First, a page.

“(3) Any amounts of special assessment collected pursuant to subsection (2) of this section shall be deposited in the county treasury, shall be paid over by the county treasurer to the State Treasury and shall be credited to the Mobile Home Parks Purchase Account to be used exclusively for the purposes described in ORS 456.581 [pertaining to a state program designed to permit residents of mobile home and manufactured dwelling parks to form nonprofit organizations to purchase the parks].”
That statute demonstrates that there is no merit to taxpayers' assertion that ORS 308.905 has replaced, and is a complete substitute for, the previously existing method of ad valorem taxation of mobile structures. Instead, the statute labels the $5. dollars in question as a “special assessment,” and dedicates the money collected under it to a particular statewide program that a state agency controls. Moreover, the statute describes the list of structures subject to the special assessment as “the manufactured structures that are assessed for the current assessment year as personal property.” (Emphasis added.) The emphasized part of that sentence, especially the phrase “are assessed,” makes it clear that the structures subject to the special assessment also are subject to the usual ad valorem process. There is no hint in any wording of the statute that, in paying the $5. special assessment, taxpayers are relieved of the duty, still found in other statutes such as ORS 308.875 and ORS 820.500(9), to pay ad valorem taxes on their personal property. Taxpayers' contrary reading of ORS 308.905 is unsupportable. The Tax Court did not err in so holding.
Taxpayers' next argument is that the Tax Court erred in awarding damages against them to the Department of Revenue, asserting that such an award is “the equivalent of saying that [taxpayers] had no right to appeal.” (Taxpayers' emphasis.) That is incorrect. Taxpayers had every right to appeal. However, they did not have the right to make frivolous arguments on appeal. Taxpayers assert that the award of damages is a “complete emasculation” of Article I of the Oregon Constitution, that is, Oregon's Bill of Rights. In so asserting, however, taxpayers overlook the fact that Article I does not authorize them to file any appeal at all, much less a frivolous one. The Tax Court did not abuse its discretion, and therefore did not err, in assessing damages against taxpayers for advancing a frivolous claim.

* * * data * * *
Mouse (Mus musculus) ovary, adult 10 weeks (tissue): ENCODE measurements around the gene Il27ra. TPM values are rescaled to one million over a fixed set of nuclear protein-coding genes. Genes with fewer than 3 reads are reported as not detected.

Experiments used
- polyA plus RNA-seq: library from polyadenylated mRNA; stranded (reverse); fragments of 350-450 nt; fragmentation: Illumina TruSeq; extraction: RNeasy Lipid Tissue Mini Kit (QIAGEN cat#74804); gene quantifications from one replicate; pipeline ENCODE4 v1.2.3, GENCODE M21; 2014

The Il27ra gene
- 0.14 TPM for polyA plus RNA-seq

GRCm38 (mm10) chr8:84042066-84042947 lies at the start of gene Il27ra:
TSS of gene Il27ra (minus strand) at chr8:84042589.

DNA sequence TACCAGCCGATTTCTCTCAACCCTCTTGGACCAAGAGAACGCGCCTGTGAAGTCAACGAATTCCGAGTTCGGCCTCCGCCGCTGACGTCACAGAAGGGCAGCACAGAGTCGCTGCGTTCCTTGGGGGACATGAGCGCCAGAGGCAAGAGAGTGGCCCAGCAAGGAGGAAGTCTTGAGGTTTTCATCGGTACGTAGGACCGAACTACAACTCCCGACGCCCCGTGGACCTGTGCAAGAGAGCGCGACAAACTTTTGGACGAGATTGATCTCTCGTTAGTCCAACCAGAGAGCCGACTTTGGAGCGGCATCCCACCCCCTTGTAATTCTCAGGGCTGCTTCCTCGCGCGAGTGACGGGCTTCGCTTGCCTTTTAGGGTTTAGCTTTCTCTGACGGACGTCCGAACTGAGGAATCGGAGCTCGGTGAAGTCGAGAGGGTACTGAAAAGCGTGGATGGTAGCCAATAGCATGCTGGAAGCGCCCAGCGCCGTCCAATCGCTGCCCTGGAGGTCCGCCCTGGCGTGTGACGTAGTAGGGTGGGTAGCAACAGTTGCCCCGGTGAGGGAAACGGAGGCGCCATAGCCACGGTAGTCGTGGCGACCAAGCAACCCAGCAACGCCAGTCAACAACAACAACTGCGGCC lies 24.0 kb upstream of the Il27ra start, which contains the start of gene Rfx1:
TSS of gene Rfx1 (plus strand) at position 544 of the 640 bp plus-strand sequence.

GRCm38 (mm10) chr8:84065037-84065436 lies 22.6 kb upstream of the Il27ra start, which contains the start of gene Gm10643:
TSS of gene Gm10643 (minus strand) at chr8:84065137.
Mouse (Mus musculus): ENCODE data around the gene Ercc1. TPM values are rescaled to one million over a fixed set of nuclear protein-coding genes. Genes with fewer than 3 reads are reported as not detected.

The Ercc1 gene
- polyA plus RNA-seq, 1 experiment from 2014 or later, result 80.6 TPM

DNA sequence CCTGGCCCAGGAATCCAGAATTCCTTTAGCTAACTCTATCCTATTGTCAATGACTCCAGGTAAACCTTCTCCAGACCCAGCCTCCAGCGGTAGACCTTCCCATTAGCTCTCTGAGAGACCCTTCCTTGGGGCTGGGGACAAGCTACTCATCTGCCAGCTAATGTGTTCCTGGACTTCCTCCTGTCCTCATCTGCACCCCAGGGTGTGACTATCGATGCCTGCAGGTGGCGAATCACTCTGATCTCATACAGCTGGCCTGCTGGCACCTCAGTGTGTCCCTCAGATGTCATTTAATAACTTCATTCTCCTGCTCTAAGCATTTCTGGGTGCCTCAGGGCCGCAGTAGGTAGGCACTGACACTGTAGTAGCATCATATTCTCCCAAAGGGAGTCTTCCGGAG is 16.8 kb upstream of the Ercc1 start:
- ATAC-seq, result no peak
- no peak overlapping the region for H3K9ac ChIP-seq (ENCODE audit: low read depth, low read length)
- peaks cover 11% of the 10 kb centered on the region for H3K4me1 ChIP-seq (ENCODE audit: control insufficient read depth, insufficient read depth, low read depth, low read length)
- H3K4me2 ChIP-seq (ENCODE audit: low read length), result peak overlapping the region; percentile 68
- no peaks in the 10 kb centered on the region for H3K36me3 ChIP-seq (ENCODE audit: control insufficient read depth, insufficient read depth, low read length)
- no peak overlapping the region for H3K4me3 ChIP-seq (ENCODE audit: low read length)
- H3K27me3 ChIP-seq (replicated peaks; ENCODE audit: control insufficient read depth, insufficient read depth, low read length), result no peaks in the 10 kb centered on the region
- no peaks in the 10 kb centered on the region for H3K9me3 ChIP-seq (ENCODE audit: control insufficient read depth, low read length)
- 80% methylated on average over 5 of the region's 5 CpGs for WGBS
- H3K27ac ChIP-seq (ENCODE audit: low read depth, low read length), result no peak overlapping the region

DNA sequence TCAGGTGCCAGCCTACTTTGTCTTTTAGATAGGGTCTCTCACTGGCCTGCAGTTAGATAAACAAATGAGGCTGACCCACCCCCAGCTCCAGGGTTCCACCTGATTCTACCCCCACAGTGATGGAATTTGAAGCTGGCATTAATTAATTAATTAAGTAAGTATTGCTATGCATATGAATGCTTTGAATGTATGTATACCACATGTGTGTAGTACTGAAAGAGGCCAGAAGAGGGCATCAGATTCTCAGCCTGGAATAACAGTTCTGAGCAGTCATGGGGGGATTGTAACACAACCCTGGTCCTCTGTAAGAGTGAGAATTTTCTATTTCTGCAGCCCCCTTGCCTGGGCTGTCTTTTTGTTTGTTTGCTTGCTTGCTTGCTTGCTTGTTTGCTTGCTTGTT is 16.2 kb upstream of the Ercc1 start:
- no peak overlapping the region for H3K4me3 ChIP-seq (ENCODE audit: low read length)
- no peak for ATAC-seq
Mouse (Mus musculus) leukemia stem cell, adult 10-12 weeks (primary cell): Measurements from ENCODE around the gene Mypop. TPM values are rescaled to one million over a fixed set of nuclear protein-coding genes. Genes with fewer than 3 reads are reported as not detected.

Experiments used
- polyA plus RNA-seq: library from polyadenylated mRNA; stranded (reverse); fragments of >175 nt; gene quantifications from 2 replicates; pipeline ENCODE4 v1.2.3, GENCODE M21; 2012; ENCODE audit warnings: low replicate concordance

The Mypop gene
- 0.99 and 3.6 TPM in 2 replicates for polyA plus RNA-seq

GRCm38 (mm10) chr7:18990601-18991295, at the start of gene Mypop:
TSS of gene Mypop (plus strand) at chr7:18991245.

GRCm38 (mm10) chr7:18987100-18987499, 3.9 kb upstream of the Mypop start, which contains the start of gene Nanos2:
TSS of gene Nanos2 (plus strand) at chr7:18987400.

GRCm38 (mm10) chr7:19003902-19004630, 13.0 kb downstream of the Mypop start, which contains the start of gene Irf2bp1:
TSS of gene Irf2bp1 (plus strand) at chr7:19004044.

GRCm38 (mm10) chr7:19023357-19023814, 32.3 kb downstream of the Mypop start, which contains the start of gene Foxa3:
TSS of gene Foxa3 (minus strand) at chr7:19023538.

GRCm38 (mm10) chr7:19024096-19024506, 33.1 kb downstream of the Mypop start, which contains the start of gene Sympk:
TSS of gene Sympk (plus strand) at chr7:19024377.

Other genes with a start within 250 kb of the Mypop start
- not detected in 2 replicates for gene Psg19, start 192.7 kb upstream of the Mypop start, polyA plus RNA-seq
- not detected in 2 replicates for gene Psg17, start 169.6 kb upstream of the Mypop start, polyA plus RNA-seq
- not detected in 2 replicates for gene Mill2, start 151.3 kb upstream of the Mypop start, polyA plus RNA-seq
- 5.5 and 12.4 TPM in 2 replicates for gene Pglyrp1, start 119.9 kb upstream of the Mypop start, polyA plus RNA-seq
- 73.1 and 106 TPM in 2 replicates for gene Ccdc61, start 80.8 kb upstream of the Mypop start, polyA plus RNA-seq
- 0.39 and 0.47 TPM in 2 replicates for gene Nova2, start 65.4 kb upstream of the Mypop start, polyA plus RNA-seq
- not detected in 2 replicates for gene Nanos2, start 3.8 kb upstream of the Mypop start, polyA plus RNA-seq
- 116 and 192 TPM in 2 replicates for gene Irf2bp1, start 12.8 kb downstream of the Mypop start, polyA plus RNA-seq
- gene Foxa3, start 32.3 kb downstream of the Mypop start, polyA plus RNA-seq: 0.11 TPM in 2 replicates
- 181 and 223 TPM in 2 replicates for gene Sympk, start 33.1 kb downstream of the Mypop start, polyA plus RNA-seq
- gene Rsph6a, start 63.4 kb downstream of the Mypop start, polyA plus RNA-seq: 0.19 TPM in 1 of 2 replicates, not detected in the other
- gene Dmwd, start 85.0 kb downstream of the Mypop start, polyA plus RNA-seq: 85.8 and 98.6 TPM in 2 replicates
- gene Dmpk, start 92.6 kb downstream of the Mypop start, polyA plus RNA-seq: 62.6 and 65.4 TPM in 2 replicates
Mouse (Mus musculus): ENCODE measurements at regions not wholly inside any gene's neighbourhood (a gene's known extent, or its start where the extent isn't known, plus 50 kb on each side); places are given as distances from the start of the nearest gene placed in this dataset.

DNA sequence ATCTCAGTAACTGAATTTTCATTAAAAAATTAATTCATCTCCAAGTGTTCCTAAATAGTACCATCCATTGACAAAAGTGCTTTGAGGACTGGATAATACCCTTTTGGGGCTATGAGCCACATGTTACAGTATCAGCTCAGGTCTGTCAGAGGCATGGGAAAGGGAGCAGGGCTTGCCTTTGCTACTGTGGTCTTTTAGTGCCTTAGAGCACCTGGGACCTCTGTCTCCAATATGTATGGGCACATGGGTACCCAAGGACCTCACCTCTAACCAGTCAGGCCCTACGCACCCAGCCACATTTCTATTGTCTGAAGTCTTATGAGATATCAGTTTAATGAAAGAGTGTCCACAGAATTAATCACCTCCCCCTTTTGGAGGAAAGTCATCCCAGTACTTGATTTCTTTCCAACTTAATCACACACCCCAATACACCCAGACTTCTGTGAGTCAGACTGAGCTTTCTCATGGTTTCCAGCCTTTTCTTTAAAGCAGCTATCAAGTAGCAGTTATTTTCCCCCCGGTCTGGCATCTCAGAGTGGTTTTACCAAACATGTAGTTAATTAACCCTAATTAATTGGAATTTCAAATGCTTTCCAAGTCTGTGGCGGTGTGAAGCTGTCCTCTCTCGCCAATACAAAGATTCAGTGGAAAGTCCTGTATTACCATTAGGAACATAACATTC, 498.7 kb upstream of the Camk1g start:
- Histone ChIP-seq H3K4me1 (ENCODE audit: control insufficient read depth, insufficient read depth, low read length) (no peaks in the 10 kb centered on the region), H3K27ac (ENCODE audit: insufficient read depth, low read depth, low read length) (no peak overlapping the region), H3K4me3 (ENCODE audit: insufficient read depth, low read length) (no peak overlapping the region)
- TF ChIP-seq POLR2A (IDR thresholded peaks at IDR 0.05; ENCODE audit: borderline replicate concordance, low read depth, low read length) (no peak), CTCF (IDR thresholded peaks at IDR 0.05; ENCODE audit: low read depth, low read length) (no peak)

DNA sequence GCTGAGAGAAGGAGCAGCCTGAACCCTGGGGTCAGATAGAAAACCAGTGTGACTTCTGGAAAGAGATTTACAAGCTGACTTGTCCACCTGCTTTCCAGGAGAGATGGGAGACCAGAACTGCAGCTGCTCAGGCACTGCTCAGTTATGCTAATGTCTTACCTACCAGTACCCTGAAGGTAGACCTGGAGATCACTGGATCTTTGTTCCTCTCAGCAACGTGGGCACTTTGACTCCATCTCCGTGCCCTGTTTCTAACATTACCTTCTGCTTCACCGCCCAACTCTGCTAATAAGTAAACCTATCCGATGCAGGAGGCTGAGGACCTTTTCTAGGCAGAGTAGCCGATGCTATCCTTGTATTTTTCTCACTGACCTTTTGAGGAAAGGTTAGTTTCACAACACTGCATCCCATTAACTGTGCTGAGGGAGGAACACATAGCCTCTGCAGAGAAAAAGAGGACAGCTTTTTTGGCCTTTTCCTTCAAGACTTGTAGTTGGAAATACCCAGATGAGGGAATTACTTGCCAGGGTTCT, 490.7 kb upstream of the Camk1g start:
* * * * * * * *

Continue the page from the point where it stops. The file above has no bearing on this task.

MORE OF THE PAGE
Finally, taxpayers argue that the award of reasonable attorney fees to Yamhill County encourages the county and its officers to “ignore the law.” However, as we elsewhere have shown, the county has followed the law. The Tax Court did not abuse its discretion, and therefore did not err, in awarding reasonable attorney fees to Yamhill County.7
The judgment of the Oregon Tax Court is affirmed.
1. Taxpayers arguments before the magistrate, the Tax Court judge, and this court have not always been completely clear. They have proceeded pro se throughout this case, in spite of being urged to obtain competent counsel.
2. Technically speaking, only taxpayer Joseph Gall signed the appeal from the judgment of the Oregon Tax Court to this court. However, taxpayer's wife, Darlene M. Gall, was a coplaintiff from the beginning of this case, and the case as argued would affect both taxpayers equally. We therefore refer to “taxpayers” throughout.
3. Because taxpayers do not own the land on which the structure is situated, the structure is assessed and taxed as personal property. ORS 308.875.
4. ORS 305.437(1) authorizes the Tax Court to assess such “damages” up to the amount of $5,000 against a taxpayer for taking a position in a proceeding before that court that is “frivolous or groundless.” Subsection (2) provides that a taxpayer's position is “frivolous” “if there was no objectively reasonable basis for asserting the position.”
5. ORS 20.105 authorizes courts, including the Tax Court, to award reasonable attorney fees to a party against whom “a claim * * * is asserted, if that party is a prevailing party in the proceeding * * *, upon a finding by the court that * * * there was no objectively reasonable basis for asserting the claim.”
6. Taxpayers have sometimes identified the amount assessable under ORS 308.905 as “$6,” but the correct amount under the statute is $5.
7. Although the issues do not appear to have been argued to this court, we note (on the chance that the taxpayers did intend to argue them) that (1) ample evidence in the record supported the Tax Court's determination that the RMV for plaintiff's property was $43,000; and (2) taxpayers' contention that the MAV on the property must be reduced to the RMV for the property was wrong.